Bottom line: Don’t fight the Fed? Maybe. But certainly don’t ignore the Fed. This valuation tool is at the very least something to consider. It’s easy to doubt this Tom’s indicator here, but at the same time it’s hard to defend the forward PE, too.
9. Factor check. Thanks to @NateGeraci for providing this view of YTD factor returns. The general response to this was “thank you, FAANG” as large cap growth has led the way so far in 2020. The usual suspects are also found at the bottom of the chart – value stocks have performed very poorly. While value has made a comeback in the last few weeks, the style’s major drop during February and March will take a long time to recover from.
Value stocks have rarely been ‘cheaper’ than where they are today. The cheaper parts of the market are cheaper than usual versus the expensive parts. Sometimes bull markets are driven by a select few key leaders while other times market rotation is the narrative. Of course the last several years have been driving by the big getting bigger.
Bottom line: Don’t call it a comeback for value stocks. It’s been a rather short period since mid-May as mega cap growth tech stocks have eased off the gas pedal versus other groups of stocks.
10. Peak ESG? @FactSet noticed an interesting change in tone among S&P 500 companies on the latest batch of earnings calls – fewer mentions of “ESG”. Environmental, Social and corporate Governance was all the rage to end 2019 and kickoff 2020, but then COVID-19 struck. The pandemic’s economic consequences brought about more immediate and pressing issues for corporations to weather, so ESG took a backseat.
Was late 2019/early 2020 ‘peak ESG’? We will see how companies prioritize initiatives when life begins to normalize. Much has been noted and documented regarding firms with high ESG scores also exhibiting strong equity returns, so it’s hard to see this trend dissolving, but maybe we just hear less about it in the next year or two.
Bottom line: COVID-19 shook up the entire economy, stock market and the priorities of US corporations. The more immediate social unrest in the USA will likely play a role in the social piece of ESG – I don’t know about you, but I have already received several emails from companies voicing their support of social justice. ESG could take on a slightly new meaning going forward.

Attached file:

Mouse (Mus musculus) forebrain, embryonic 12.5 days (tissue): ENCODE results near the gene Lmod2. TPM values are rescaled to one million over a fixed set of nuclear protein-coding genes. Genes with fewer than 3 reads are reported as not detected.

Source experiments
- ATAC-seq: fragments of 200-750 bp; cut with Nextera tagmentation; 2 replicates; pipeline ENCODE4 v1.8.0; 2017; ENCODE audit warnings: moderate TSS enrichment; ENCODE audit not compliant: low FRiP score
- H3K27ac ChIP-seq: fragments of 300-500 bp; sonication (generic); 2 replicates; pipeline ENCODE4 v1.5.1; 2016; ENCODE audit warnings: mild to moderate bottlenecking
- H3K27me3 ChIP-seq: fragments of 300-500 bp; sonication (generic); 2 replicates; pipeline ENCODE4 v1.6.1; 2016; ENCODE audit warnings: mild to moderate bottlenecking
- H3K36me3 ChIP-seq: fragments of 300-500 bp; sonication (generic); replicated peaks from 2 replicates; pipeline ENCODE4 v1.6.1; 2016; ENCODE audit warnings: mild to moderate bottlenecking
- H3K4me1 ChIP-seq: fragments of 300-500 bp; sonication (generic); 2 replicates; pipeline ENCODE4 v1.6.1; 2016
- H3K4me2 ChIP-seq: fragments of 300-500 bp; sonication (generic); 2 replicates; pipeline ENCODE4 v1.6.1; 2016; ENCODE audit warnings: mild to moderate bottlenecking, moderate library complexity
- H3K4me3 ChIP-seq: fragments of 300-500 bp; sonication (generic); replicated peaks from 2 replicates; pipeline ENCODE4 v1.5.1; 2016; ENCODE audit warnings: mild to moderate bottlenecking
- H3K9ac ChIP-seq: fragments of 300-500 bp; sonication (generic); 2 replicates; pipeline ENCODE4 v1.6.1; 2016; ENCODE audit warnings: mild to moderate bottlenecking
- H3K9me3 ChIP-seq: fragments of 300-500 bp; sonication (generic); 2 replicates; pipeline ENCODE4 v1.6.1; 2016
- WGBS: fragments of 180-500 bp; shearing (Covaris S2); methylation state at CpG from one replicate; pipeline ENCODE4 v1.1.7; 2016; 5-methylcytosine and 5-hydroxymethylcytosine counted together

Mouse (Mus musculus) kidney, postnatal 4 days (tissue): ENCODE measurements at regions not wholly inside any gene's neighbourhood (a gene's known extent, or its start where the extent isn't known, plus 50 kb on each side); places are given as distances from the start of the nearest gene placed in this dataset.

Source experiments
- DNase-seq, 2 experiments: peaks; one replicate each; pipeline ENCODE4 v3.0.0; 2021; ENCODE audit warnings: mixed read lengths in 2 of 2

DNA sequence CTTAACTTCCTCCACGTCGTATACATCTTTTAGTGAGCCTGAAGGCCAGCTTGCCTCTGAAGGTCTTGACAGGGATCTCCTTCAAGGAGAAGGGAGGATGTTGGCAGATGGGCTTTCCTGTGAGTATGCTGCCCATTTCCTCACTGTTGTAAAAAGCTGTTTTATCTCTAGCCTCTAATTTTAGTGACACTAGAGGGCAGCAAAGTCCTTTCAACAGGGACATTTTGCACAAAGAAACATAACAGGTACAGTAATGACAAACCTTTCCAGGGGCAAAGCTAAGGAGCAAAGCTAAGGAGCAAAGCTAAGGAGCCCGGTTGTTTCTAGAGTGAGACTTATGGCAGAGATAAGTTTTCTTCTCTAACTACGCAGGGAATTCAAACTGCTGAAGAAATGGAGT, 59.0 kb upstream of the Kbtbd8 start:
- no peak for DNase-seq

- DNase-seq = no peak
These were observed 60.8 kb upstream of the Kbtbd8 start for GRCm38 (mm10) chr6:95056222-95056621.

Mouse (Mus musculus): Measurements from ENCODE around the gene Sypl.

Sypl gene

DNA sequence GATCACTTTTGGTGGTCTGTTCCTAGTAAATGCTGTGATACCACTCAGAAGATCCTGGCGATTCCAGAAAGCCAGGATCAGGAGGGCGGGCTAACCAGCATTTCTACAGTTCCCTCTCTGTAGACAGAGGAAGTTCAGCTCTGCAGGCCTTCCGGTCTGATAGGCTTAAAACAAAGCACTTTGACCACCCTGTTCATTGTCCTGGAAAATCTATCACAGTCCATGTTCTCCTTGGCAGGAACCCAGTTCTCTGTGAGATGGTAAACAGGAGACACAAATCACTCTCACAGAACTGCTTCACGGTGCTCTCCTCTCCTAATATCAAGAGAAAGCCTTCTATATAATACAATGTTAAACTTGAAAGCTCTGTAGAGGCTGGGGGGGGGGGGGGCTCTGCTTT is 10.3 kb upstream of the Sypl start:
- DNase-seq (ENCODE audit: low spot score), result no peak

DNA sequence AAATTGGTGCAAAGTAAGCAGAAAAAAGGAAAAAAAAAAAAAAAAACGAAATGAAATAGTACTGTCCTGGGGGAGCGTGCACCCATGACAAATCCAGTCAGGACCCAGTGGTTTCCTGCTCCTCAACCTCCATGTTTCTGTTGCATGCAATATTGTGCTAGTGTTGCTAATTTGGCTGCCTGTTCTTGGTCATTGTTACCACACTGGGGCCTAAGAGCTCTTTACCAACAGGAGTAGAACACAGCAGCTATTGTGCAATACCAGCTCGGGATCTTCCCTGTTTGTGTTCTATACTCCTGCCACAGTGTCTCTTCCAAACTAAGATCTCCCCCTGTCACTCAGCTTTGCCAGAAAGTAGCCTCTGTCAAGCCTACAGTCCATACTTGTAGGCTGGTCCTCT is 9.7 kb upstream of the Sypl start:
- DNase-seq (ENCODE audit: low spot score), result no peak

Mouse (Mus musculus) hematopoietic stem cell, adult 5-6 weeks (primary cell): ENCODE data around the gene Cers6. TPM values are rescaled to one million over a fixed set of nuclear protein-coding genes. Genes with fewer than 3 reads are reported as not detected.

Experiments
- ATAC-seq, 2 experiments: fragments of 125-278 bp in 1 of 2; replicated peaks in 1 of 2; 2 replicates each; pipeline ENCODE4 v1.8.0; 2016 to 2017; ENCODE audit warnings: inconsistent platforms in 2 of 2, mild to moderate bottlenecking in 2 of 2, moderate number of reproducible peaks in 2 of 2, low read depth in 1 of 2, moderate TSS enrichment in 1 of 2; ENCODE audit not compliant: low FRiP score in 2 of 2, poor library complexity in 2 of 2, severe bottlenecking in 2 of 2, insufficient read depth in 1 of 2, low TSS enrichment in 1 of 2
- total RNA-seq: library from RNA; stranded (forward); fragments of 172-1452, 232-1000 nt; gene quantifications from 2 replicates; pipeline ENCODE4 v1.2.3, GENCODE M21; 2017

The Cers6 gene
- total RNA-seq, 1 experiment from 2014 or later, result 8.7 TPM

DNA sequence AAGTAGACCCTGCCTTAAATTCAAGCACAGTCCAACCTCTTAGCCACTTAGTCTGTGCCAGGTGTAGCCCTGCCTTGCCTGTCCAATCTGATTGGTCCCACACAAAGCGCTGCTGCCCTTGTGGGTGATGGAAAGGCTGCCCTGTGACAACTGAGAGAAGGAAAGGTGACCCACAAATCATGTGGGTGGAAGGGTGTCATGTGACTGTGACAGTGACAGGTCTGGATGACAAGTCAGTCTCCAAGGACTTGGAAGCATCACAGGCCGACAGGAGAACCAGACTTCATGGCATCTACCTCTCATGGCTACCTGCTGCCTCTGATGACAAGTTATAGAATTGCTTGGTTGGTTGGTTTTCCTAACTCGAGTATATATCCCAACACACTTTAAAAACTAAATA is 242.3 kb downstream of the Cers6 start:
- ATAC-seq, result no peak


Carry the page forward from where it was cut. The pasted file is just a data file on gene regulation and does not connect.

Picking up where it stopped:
So where does all this leave us?
1. Stocks up, earnings weak.
The S&P 500 has done what few thought was possible two months ago – come within 5% percent of all-time highs. The question may not be ‘will there be a re-test of the lows?’, but rather ‘will there be a re-test of the highs?’ It sounds like a cocky notion, but just look at where the index stands today. We blew through the 50dma and 200dma with higher highs and higher lows. Bears had their chance to take stocks below the range that we talked about in April and May, but it wasn’t too be. Meanwhile, earnings revisions have been negative, leading to a sharply higher forward PE ratio. Looking ahead, there is a presidential election on the way in early November. Stocks tend to do well when the incumbent is up for re-election, but 2020 has been far from predictable versus historical norms.
2. Sentiment is mixed.
Some measures indicate that trader sentiment is quite bullish while other tools suggest a more dour outlook on the S&P 500. Cash on the sidelines remains high, but is well below levels from 2008-2009. So it’s hard to gauge where we are in the market behavioral cycle. The scary & volatile times of March have obviously come and gone – the VIX is now in the mid-20s if you can believe it. Looking deeper at how stocks are moving, FAANG outperformed for much of 2020 so far, but small cap value & foreign stocks began to participate more recently. Also recall the brief stretch when consumer staple stocks crushed it, and now those have pulled back. So breadth is on the incline it appears as the sector rotation ensues. All of these items contribute to how investors feel about stocks – and we all know fear & greed can dominate price action in the near-term.
3. Corporate response.
May was an unusual month of net share issuance while ESG mentions have dried up. The pandemic has changed the priorities and decisions of corporate America. But will that change the make-up and trends of the stock market? The new normal (as it pertains to a post-COVID-19 world) will naturally feature its changes. Will companies become more thrifty? Will consumers follow suit? Toss a big election into the mix, and the next few months could be a holding pattern on capital allocation projects – after all, we are all trying to be safe in this world.
Tying it all together, many investors are left stunned by the swift stock market recovery in the face of the sharpest recession in history. Despite the wildly volatile macro data (which by the way is less important in a market like this: technicals, sentiment, and monetary policy are key), price action has voiced a strong opinion. In the face of all the terrible headlines, equities have advanced. Stocks often end up climbing the walls of worry we construct in front of them. Longer term, stretched valuations make it hard to get too excited about US equities. But in the short-term though, once a market gets going like this it can go further than you expect. To quote Keynes, the caution for the bears is "the market can stay irrational longer than you can stay solvent."
See also: Weekly S&P500 #ChartStorm - 1 June 2020
Thanks to Mike Zaccardi, CFA, CMT, for his help in putting this together.